Neuroimaging in children, adolescents and young adults with psychological trauma

M.A.W Rinne-Albers, N. van der Wee, F. Lamers-Winkelman, R.R.J.M. Vermeiren

Research output: Contribution to JournalArticleAcademicpeer-review


Childhood psychological trauma is a strong predictor of psychopathology. Preclinical research points to the influence of this type of trauma on brain development. However, the effects of psychological trauma on the developing human brain are less known and a challenging question is whether the effects can be reversed or even prevented. The aim of this review is to give an overview of neuroimaging studies in traumatized juveniles and young adults up till 2012. Neuroimaging studies in children and adolescents with traumatic experiences were found to be scarce. Most studies were performed by a small number of research groups in the United States and examined structural abnormalities. The reduction in hippocampal volume reported in adults with PTSD could not be confirmed in juveniles. The most consistent finding in children and adolescents, who experienced psychological trauma are structural abnormalities of the corpus callosum. We could not identify any studies investigating treatment effects. Neuroimaging studies in traumatized children and adolescents clearly lag behind studies in traumatized adults as well as studies on ADHD and autism. © 2013 Springer-Verlag Berlin Heidelberg.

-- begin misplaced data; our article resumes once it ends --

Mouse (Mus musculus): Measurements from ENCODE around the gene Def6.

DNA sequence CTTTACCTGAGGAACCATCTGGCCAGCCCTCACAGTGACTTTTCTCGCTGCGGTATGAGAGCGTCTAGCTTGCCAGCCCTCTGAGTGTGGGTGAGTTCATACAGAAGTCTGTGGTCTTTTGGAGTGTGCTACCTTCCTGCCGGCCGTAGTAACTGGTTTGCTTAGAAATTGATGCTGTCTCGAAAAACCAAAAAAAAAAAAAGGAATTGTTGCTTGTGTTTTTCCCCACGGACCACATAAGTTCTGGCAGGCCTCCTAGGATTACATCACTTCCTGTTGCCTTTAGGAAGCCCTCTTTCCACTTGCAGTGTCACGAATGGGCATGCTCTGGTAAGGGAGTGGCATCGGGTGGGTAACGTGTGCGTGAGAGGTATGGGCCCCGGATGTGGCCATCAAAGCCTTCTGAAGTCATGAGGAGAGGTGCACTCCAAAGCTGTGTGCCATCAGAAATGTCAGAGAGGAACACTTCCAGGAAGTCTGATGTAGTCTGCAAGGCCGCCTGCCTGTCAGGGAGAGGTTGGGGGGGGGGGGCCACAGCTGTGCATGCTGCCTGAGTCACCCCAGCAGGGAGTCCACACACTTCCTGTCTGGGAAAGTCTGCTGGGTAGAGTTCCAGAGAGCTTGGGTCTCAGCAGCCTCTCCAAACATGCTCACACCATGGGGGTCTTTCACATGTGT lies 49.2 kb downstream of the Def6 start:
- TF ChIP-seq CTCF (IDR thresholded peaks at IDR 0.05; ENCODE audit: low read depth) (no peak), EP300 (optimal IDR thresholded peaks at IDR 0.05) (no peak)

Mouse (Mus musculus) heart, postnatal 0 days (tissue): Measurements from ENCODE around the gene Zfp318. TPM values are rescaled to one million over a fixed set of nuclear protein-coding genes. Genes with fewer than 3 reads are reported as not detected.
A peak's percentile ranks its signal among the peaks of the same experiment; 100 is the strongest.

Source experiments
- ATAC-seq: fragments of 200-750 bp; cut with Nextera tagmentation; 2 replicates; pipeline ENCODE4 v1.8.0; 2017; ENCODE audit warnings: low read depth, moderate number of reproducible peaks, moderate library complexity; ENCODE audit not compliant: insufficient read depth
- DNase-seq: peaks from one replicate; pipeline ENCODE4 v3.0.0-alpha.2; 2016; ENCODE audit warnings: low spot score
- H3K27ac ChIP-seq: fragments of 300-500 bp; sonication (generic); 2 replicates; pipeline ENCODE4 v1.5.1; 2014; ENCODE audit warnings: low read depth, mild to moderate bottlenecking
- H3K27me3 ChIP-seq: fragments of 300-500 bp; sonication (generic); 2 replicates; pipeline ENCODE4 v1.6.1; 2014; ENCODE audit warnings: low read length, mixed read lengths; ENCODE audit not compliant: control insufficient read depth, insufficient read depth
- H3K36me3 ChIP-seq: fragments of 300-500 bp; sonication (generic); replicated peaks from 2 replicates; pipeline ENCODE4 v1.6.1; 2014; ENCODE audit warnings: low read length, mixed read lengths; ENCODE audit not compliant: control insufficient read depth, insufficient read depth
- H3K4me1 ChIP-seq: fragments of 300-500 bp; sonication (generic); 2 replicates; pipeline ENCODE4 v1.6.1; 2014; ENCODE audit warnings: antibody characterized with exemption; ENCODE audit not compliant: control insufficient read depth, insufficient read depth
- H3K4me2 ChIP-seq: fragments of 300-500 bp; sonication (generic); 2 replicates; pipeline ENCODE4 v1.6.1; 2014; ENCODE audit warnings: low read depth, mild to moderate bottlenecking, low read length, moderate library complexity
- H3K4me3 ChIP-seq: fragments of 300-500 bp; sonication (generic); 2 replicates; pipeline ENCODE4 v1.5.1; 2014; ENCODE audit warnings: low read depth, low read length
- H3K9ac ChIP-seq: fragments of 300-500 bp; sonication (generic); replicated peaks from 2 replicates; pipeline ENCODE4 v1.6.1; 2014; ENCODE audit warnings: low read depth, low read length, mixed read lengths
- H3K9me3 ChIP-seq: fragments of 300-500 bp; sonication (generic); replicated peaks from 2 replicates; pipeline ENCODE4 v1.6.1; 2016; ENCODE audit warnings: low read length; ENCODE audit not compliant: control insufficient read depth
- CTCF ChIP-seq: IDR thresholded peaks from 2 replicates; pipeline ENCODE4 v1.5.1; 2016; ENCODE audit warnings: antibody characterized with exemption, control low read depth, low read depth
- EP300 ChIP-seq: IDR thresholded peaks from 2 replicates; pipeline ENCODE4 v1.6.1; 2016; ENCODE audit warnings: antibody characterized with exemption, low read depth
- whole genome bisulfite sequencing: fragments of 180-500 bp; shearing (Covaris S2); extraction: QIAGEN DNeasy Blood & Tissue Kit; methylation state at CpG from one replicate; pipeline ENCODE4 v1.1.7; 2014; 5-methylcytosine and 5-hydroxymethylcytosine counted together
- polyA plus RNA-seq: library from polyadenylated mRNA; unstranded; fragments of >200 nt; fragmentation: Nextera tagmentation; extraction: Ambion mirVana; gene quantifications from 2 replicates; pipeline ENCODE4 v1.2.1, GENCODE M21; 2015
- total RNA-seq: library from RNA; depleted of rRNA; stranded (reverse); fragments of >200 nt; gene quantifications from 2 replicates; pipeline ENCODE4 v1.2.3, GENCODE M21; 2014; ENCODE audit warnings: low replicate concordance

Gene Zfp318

Original languageEnglish
Pages (from-to)745-755
Number of pages10
JournalEuropean Child and Adolescent Psychiatry
Issue number12
Early online date4 Apr 2013
Publication statusPublished - 2013


Dive into the research topics of 'Neuroimaging in children, adolescents and young adults with psychological trauma'. Together they form a unique fingerprint.

Cite this